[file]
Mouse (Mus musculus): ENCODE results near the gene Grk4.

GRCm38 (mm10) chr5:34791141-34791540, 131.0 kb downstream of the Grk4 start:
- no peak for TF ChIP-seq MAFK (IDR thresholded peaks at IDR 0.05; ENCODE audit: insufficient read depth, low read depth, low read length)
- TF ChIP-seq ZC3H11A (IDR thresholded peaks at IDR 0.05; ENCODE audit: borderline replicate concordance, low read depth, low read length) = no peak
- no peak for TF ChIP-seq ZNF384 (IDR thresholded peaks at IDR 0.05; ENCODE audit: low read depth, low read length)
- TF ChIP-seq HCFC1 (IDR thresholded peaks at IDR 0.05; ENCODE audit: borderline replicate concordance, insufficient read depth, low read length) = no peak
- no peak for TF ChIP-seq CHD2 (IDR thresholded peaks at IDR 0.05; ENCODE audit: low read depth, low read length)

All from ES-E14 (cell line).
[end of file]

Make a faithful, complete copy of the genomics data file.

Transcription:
Mouse (Mus musculus): ENCODE results near the gene Grk4.

GRCm38 (mm10) chr5:34791141-34791540, 131.0 kb downstream of the Grk4 start:
- no peak for TF ChIP-seq MAFK (IDR thresholded peaks at IDR 0.05; ENCODE audit: insufficient read depth, low read depth, low read length)
- TF ChIP-seq ZC3H11A (IDR thresholded peaks at IDR 0.05; ENCODE audit: borderline replicate concordance, low read depth, low read length) = no peak
- no peak for TF ChIP-seq ZNF384 (IDR thresholded peaks at IDR 0.05; ENCODE audit: low read depth, low read length)
- TF ChIP-seq HCFC1 (IDR thresholded peaks at IDR 0.05; ENCODE audit: borderline replicate concordance, insufficient read depth, low read length) = no peak
- no peak for TF ChIP-seq CHD2 (IDR thresholded peaks at IDR 0.05; ENCODE audit: low read depth, low read length)

All from ES-E14 (cell line).